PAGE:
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|A black morel in Poland|
Dill. ex Pers. (1794)
(L.) Pers. (1801)
~50 worldwide (see text)
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Morchella, the true morels, is a genus of edible mushrooms closely related to anatomically simpler cup fungi. These distinctive mushrooms appear honeycomb-like in that the upper portion is composed of a network of ridges with pits between them. The ascocarps are prized by gourmet cooks, particularly for French cuisine. Commercial value aside, morels are hunted by thousands of people every year simply for their taste and the joy of the hunt.
Morels have been called by many local names; some of the more colorful include dryland fish, because when sliced lengthwise then breaded and fried, their outline resembles the shape of a fish; hickory chickens, as they are known in many parts of Kentucky; and merkels or miracles, based on a story of how a mountain family was saved from starvation by eating morels. In parts of West Virginia, they are known as molly moochers. Due to the partial structural and textural similarity to some species of the Porifera sponges, a common name for any true morel is sponge mushroom. Genus Morchella is derived from morchel, an old German word for mushroom, while morel itself is derived from the Latin maurus meaning brown.
The fruit bodies of the Morchella are highly polymorphic in appearance, exhibiting variations in shape, color and size; this has contributed to uncertainties regarding taxonomy. Discriminating between the various species is complicated by uncertainty regarding which species are truly biologically distinct. Some authors suggest that the genus only contains as few as 3 to 6 species, while others place up to 50 species in the genus. Mushroom hunters refer to them by their color (e.g., gray, yellow, black) as the species are very similar in appearance and vary considerably within species and age of individual. The best known morels are the "yellow morel" or "common morel" (M. esculenta); the "white morel" (M. deliciosa); and the "black morel" (M. elata). Other species of true morels include M. conica, M. vulgaris, and the half-free morel (M. semilibera).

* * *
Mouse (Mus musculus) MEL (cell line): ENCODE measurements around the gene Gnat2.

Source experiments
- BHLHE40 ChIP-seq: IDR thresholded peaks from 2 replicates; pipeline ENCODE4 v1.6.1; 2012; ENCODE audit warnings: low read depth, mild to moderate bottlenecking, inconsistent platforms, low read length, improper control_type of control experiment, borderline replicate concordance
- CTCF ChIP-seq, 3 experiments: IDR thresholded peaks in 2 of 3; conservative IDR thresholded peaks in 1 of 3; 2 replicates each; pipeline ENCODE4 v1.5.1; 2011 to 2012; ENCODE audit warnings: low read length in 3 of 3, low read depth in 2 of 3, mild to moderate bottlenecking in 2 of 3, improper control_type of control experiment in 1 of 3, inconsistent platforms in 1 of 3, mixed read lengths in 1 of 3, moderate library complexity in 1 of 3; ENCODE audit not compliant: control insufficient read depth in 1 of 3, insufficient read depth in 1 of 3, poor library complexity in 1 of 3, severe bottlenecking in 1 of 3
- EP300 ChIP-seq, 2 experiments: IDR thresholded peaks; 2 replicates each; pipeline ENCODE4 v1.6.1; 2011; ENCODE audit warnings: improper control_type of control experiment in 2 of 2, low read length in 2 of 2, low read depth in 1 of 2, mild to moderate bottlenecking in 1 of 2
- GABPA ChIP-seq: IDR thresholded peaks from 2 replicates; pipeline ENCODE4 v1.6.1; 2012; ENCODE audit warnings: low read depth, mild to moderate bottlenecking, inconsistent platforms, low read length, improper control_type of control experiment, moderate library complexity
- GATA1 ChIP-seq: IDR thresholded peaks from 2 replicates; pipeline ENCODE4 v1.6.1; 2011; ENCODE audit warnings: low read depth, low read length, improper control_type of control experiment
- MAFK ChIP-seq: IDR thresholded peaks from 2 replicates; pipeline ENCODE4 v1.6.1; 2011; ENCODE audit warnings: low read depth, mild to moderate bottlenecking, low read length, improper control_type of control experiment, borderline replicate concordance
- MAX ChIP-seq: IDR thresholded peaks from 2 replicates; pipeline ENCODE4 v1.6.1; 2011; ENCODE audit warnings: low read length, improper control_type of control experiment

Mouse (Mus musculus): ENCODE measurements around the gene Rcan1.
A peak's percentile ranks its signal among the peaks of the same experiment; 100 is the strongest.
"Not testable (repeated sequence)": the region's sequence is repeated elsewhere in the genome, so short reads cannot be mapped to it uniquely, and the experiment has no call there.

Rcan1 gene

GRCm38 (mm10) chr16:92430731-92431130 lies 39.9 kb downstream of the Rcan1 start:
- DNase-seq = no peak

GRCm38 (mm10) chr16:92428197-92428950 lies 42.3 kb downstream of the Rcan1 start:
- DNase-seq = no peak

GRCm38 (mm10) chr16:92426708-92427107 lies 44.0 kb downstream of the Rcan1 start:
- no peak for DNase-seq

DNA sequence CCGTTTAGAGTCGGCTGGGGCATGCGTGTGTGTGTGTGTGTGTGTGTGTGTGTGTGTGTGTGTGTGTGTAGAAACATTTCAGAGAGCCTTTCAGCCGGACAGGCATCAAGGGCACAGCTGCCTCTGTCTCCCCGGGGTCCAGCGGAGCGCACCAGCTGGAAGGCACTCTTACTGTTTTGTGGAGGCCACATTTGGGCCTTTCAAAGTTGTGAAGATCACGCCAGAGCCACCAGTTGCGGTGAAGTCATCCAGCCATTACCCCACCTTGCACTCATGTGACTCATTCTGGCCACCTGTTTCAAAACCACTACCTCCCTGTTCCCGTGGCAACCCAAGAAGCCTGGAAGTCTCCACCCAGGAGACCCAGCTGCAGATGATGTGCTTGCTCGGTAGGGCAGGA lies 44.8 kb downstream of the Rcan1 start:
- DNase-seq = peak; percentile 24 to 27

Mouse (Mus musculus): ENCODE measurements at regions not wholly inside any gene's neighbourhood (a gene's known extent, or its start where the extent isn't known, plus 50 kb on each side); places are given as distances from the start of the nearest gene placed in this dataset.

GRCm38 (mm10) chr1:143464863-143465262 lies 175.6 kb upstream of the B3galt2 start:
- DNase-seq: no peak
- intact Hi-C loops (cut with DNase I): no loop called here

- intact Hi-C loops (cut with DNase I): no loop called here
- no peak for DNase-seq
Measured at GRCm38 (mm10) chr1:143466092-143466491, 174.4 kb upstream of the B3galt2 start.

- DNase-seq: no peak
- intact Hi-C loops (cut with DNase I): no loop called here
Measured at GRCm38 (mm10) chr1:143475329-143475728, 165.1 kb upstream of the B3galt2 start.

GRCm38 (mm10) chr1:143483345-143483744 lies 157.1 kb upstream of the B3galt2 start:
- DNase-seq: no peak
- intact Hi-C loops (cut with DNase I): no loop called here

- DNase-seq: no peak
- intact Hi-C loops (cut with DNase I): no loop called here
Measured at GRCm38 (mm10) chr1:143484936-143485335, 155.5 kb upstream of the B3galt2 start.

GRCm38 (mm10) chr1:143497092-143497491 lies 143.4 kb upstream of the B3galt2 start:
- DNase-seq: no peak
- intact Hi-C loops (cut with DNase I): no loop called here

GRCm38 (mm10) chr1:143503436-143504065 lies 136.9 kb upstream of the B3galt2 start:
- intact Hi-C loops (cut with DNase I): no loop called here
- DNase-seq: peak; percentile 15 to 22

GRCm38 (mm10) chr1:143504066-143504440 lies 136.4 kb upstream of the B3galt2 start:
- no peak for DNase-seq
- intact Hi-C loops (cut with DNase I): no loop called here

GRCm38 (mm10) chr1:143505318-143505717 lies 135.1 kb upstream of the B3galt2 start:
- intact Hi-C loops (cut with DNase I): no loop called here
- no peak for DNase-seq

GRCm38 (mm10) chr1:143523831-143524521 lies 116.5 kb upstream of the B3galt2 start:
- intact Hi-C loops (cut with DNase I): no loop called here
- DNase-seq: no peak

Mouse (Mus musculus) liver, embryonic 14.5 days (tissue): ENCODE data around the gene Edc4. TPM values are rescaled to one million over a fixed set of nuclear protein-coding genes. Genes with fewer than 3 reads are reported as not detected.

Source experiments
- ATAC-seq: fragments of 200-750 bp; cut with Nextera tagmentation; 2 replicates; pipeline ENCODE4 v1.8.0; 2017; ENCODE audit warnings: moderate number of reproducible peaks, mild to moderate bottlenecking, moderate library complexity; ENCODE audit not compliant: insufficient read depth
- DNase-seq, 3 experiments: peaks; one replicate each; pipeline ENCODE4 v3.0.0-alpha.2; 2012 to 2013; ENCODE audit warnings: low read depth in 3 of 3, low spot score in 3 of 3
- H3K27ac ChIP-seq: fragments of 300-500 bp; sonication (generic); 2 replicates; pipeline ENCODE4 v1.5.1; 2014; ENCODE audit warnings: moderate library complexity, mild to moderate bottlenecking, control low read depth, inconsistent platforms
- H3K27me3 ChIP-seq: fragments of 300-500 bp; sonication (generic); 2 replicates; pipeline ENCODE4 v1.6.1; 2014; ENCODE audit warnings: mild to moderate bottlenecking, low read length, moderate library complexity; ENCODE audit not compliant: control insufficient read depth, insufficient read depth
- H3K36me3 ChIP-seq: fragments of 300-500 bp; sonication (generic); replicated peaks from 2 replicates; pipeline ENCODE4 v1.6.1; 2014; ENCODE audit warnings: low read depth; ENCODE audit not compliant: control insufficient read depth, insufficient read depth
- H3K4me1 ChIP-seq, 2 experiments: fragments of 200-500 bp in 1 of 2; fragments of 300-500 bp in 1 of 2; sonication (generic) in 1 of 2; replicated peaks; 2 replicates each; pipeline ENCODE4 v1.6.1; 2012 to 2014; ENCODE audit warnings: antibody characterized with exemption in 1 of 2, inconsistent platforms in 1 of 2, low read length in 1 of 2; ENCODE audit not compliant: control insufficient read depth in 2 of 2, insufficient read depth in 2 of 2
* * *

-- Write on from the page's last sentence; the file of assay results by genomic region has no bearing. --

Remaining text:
Early phylogenetic analyses supported the hypothesis that the genus comprises only a few species with considerable phenotypic variation. More recent DNA work has suggested more than a dozen distinct groups of morels in North America. An extensive DNA study showed three discrete clades, or genetic groups, consisting of Morchella rufobrunnea, the yellow morels (M. esculenta and others), and the black morels (M. elata and others). Within the yellow and black clades, there are dozens of individual species, most endemic to individual continents or regions. This species-rich view is supported by studies in Western Europe, Turkey, Israel, and the Himalayas.
Morchella tomentosa, a fire-associated species described from western North America, commonly known as the "gray morel", may also deserve its own clade based on DNA evidence. M. tomentosa is easily identified by its post-fire occurrence, fine hairs on the surface of young fruiting bodies, and unique sclerotia-like underground parts.
A recent (2012) study described 19 phylogenetic species that occur in North America, while molecular phylogenetics suggest that there are more than 60 species of Morchella worldwide. Over 20 new species were added to the genus in 2012 by Philippe Clowez and colleagues.
Morchella species appear to have either symbiotic mycorrhizal relationships or act as saprotrophs. Yellow morels (Morchella esculenta) are more commonly found under deciduous trees rather than conifers, and black morels (Morchella elata) can be found in deciduous forests, oak and poplar. Deciduous trees commonly associated with morels in the northern hemisphere include ash, sycamore, tulip tree, dead and dying elms, cottonwoods and old apple trees (remnants of orchards). The fruiting of yellow morels in Missouri, USA, was found to correlate with warm weather, precipitation, and tree species, and most usually in the springtime. In the UK, they appear during May and June. Morels are rarely found in the vicinity of most common poisonous mushrooms such as the sulphur tuft and fly agaric (April–May time frame), but can occur alongside "false morels" (Gyromitra sp.) and "elfin saddles" (Verpa sp.)